Published on 10 Jan 2017

Jeremy Corbyn: ‘capping pay’ and freedom of movement

When Jeremy Corbyn talked about “capping pay” on Radio 4, he meant to talk about capping pay ratios. His team had worked up a policy proposal to address the way public companies (with a ratio of 20 to 1 in boss to average worker pay) suddenly get astronomical increases in the ratio (up to 200 to 1) when they are privatised. He’d like to introduce a rule banning companies exceeding the pay ratio from government contracts. That is something that his team argues can only be done post-Brexit as the EU procurement rules would prevent the UK from introducing such a law while in the EU.

PETERBOROUGH, ENGLAND - JANUARY 10: Labour Leader Jeremy Corbyn speaks about Labour's plan for Brexit on January 10, 2017 in Peterborough, England. The Labour Leader delivered a speech outlining his partys plan for Brexit and their vision for Britain. In earlier media interviews he said the party were considering a wage cap to reduce inequality. (Photo by Leon Neal/Getty Images)All that rather got lost for a few hours as Jeremy Corbyn, asked about capping pay on a round of interviews this morning, returned to a riff from his August 2015 (first) leadership contest and sounded like he wanted to slash Wayne Rooney’s pay packet.
It made things a bit messy but the evidence from Peterborough market was that punters liked both ideas and, interestingly, they’d heard that Mr Corbyn had raised them.

There were inevitably questions about whether the whole idea of capping “ratios” was dreamt up to bail the leader out but I understand it was in drafts of the speech that circulated before Christmas.

What did we actually learn about Labour’s policy on Europe and specifically on post-Brexit immigration policy? Mr Corbyn goes to Peterborough was a New Year trip loaded with semiotics, the Labour leader reaching out to the lost tribes alienated by Labour’s “soft on immigration” image, visiting a city a that voted 60% for Brexit.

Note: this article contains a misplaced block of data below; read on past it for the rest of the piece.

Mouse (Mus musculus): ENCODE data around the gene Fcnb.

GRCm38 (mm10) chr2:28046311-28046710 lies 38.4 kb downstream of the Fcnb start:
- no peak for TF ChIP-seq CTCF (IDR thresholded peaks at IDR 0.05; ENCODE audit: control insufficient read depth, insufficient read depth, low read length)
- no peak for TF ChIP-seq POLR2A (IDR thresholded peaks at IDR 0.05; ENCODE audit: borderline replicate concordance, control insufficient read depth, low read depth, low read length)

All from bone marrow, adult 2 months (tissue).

In the embargoed briefing given to journalists yesterday, Mr Corbyn was going to say he was “not wedded to freedom of movement for EU citizens as a point of principle.” He was on the point of jettisoning his long held support for immigration. Free movement was no longer a red line. In the speech as delivered he added: “… but I don’t want that to be misinterpreted, not do we rule it out.”

The red line on free movement went dark pink or dotted. But not much else changed. He repeated Labour’s position from the 2015 election, he remained convinced the heavy lifting on stopping cheap exploited overseas labour would be done by better regulation of the labour market. Did he actually believe that immigration should come down? He was asked twice and his non-answer made it clear he hadn’t changed his mind. An ageing Britain needed newcomers to help us.

The fact that Theresa May hasn’t spelled out her position on immigration yet gives Mr Corbyn some cover. Some around him think when that cover shifts he may well have to engage with ideas like EU visas. In that internal Labour battle you probably find Jeremy Corbyn’s instincts closer to Diane Abbott’s (remember her attack on Labour selling a tea mug with “Controls on Immigration” written on the side). John McDonnell and some working for the leader, it’s suggested, might, like some union leaders,  be readier to talk full-scale “immigration control.”  Jeremy Corbyn in Peterborough today just couldn’t bring himself to do it.

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